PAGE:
Readers of the British and American financial press (as well as those living in Australia, New Zealand, Hong Kong, Singapore, Ireland and Canada and a few other countries) have been encouraged to think that economics is a well-grounded subject, governed by a set of simple, almost self-evident, rules.  It may not yet be a hard science, backed up with solid mathematical formulae, like physics or chemistry, but it is portrayed as a subject that is evolving in that direction.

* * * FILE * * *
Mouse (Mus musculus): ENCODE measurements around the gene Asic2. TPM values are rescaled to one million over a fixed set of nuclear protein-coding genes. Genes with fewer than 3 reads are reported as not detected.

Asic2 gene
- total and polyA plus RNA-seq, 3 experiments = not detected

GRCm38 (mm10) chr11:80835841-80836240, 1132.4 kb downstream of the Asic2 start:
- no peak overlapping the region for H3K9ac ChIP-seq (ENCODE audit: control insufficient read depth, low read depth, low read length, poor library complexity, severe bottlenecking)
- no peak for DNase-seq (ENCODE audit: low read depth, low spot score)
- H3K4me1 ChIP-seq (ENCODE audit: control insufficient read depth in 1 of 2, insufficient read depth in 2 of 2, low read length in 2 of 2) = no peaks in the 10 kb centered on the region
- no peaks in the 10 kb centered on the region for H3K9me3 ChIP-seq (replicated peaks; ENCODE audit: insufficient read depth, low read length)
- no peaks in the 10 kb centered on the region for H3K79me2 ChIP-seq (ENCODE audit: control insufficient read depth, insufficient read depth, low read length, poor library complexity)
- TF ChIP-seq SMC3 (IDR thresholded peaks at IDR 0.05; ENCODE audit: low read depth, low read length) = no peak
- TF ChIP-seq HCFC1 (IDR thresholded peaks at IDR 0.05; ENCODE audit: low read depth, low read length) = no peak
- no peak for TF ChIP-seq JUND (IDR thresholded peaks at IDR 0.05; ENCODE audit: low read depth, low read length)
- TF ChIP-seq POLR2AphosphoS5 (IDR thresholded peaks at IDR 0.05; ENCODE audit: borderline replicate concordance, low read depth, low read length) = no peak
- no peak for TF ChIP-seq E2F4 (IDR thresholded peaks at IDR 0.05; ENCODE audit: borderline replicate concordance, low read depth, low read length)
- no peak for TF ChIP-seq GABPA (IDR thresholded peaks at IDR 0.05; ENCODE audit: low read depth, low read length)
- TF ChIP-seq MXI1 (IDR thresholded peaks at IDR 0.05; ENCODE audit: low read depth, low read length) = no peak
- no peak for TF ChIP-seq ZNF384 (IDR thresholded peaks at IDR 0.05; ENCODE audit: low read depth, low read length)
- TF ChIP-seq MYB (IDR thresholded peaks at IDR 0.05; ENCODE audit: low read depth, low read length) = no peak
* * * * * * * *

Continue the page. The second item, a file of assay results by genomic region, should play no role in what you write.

Growth is the goal: it is not just desirable, but essential.  Costs should be minimised and returns maximised in the short, medium and long term, regardless of the implications for society, jobs or the environment.  The consumer should always be seen as “king”, because growth requires rising consumption, even if that means scarce resources are wasted.  State intervention is portrayed as being bad, even where it reduces duplication and improves efficiency.  Competition is always shown to be good, even when it leads to oligopolies in food production, aviation, the auto industry, retailing, high-street banking, smart-phone operating systems, pharmaceuticals and computer software for example, when it creates companies that abuse their market power.  Readers are also told that companies and markets should always be lightly regulated, even after this led to a catastrophic and entirely avoidable economic bubble.  The “invisible hand” remains in charge because to try to guide it, they are told, would be “socialist,” and bad.  British and American readers have even been persuaded that a third round of quantitative easing will somehow stimulate a recovery and that austerity in Europe simply will not work.